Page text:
WNBA teams will have less time to shoot and will play 10-minute quarters next season under rule changes approved yesterday by the league.

When the WNBA begins its 10th season next year, the shot clock will be shortened from 30 seconds to 24 seconds. Also, 20-minute halves will be dropped in favor of 10-minute quarters.

The shot clock will be reset to 14 seconds when a defensive foul or other defensive violation occurs with less than 14 seconds remaining. It will be left unchanged when a defensive violation occurs with 14 seconds or more left. "It will force teams to run more, I hope," said Connecticut Coach Mike Thibault.

The new rules also limit the jump ball to start a new period to the opening tip-off and overtime. The winner of the opening tip will receive the ball out of bounds at the start of the fourth quarter. The loser gets possession at the start of the second and third quarters.

Jump balls will still be used to determine possession after a held ball, and teams will be limited to four team fouls a quarter before getting bonus free throws.

* COLLEGE FOOTBALL: Arkansas Coach Houston Nutt says he has apologized to West Virginia Coach Rich Rodriguez for leaving the Mountaineers off his ballot in the coaches' top 25 football poll.

Nutt said he had voted for West Virginia in previous weeks but that, while shuffling teams listed in the USA Today poll, he inadvertently left the Mountaineers off the ballot. He said he would have listed West Virginia at No. 13.

Nutt said Rodriguez understood that a mistake happened and "was very gracious about it."

West Virginia finished the regular season No. 11 in both the Associated Press and the coaches' polls. The 13 points West Virginia did not receive would not have been enough to move the team into the coaches' top 10. . . .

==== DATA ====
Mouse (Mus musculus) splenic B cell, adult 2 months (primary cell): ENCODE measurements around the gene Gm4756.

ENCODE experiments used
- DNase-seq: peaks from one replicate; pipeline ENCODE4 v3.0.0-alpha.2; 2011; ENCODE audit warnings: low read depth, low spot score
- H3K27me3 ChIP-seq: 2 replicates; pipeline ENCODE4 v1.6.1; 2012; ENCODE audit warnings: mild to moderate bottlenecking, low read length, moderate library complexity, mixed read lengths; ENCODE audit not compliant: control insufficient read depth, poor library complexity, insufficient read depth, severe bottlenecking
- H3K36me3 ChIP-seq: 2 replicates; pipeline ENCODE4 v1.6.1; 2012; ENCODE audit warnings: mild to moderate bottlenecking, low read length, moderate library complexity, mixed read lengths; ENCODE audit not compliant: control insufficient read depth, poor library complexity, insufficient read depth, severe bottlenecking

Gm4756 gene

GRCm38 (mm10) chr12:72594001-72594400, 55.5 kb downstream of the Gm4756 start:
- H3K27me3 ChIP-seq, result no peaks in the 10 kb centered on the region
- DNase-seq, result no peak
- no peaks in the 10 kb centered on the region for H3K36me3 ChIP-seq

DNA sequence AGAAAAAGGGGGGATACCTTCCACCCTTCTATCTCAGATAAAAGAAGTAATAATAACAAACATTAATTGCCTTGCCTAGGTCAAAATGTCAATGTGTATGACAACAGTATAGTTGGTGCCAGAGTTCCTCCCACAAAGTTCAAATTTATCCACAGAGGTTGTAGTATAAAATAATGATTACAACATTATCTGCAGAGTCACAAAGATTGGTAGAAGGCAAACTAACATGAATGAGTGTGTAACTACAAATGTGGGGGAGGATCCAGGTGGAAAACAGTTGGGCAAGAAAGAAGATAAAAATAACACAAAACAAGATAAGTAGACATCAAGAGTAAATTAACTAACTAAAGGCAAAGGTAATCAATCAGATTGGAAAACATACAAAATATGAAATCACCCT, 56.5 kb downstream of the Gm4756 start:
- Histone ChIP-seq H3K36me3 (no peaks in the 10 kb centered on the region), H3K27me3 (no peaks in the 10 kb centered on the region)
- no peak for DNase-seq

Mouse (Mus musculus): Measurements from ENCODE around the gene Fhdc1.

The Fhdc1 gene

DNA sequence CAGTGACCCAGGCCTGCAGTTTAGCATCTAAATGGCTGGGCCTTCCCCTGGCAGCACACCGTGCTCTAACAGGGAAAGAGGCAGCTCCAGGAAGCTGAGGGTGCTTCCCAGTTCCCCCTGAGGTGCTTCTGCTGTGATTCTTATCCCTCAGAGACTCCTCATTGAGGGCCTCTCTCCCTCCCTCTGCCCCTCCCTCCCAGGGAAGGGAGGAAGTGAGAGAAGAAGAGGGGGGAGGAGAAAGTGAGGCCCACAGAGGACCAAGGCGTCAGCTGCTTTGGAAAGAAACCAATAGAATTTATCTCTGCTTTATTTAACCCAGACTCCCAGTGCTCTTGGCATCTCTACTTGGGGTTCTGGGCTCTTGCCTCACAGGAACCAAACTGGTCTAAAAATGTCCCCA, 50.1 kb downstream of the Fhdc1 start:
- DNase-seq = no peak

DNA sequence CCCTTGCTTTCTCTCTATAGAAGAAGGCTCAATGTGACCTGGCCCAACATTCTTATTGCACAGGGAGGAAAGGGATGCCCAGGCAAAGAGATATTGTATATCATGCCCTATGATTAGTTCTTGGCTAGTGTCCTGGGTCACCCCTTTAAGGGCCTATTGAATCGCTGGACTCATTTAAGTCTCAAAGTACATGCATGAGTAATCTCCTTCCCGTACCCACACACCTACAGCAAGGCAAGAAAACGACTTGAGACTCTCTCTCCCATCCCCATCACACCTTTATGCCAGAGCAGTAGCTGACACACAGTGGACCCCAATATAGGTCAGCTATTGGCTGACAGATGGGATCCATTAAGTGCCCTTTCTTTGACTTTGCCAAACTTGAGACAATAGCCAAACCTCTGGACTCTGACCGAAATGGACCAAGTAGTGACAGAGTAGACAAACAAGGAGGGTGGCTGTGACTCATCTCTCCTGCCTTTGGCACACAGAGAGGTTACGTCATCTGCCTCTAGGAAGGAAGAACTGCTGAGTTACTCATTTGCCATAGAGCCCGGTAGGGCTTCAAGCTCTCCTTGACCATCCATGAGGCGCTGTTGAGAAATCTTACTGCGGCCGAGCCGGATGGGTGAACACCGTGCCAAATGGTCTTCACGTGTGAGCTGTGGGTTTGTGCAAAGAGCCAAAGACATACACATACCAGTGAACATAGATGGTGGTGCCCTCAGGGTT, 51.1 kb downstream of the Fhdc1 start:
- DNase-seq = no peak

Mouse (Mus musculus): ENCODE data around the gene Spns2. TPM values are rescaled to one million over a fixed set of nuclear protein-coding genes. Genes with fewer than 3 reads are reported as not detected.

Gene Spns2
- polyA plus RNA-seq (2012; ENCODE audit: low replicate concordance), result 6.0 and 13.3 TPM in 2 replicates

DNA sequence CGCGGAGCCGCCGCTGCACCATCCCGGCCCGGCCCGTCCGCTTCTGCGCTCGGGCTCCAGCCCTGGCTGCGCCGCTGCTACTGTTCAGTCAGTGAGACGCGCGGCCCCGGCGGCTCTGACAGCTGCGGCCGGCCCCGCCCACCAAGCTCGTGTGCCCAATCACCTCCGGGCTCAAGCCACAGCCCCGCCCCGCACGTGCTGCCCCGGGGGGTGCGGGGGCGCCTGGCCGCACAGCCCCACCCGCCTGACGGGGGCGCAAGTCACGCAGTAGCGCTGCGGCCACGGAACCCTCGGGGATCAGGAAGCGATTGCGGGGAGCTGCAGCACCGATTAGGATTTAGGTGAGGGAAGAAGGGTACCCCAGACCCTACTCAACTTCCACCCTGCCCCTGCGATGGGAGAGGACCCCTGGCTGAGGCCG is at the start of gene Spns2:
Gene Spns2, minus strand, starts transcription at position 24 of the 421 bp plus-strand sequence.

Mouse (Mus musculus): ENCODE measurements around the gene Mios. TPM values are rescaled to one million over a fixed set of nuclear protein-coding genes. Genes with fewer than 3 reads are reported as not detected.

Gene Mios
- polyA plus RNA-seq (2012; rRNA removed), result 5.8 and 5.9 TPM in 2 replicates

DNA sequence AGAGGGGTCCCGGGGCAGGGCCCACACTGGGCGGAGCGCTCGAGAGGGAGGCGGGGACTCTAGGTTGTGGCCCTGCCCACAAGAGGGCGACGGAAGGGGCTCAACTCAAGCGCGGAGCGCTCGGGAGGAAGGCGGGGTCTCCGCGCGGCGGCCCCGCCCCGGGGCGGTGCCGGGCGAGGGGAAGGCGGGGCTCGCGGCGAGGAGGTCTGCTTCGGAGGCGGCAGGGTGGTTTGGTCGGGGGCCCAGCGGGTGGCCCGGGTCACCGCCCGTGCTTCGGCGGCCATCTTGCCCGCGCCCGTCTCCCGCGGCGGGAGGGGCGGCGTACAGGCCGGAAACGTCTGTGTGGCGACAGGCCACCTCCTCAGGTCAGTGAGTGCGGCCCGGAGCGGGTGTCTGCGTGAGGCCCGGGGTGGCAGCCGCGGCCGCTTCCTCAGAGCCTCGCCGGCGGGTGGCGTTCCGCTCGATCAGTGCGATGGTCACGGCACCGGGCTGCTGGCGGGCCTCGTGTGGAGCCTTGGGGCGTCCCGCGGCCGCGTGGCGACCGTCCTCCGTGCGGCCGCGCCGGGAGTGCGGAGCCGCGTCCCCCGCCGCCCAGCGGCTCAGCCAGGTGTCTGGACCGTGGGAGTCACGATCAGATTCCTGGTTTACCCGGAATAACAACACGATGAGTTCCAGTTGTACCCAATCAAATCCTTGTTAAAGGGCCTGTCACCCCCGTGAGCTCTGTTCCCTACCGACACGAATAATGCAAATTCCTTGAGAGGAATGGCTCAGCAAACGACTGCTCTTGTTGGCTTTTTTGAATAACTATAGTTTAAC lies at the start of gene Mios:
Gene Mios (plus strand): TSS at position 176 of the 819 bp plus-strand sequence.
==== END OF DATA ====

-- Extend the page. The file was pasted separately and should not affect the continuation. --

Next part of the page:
UCLA's Marcedes Lewis won the John Mackey Award as the nation's top tight end. Lewis, a senior, set career highs with 58 receptions, 741 yards and 10 touchdowns, all UCLA records for a tight end.

The other finalists were Maryland's Vernon Davis and Notre Dame's Anthony Fasano.

* AUTO RACING: NASCAR officials are "extremely disappointed" in Jeff Gordon, Dale Earnhardt Jr. and other drivers who failed to attend the season-ending awards ceremonies.

"It shows a lack of respect for the history and tradition of the sport," spokesman Jim Hunter said.

NASCAR President Mike Helton plans to speak with the drivers who failed to attend last week's ceremonies in New York, Hunter said. The sanctioning body also is considering ways to ensure future attendance. Also absent were Elliott Sadler and Kasey Kahne. . . .

Scott Speed, a 22-year-old Californian, was chosen to drive next season for the Scuderia Toro Rosso team. He's the first American in the Formula One series since Michael Andretti in 1993.

* SOCCER: AC Milan, PSV Eindhoven and Glasgow Rangers made it to the last 16 of the UEFA Champions League, while Liverpool's 0-0 tie at Chelsea meant the defending champion finished top of its group.

Milan edged Germany's Schalke, 3-2; PSV beat Fenerbahce, 2-0; and Rangers held Inter Milan to a 1-1 tie to become the first Scottish team to reach the knockout stage since the competition changed format.

Olympiakos, already eliminated, upset Real Madrid, 2-1; and Lyon beat Rosenborg, 2-1.

* HOCKEY: Sabres forward J.P. Dumont will be out for eight to 12 weeks after surgery to repair a sports hernia, and forward Taylor Pyatt will be out for two to three months after surgery to place a pin in his fractured right wrist.

* GOLF: Tiger Woods won the PGA Tour player of the year award for the seventh time in his nine full seasons, the final prize in a year that featured two major championships among his six tour titles.

-- From News Services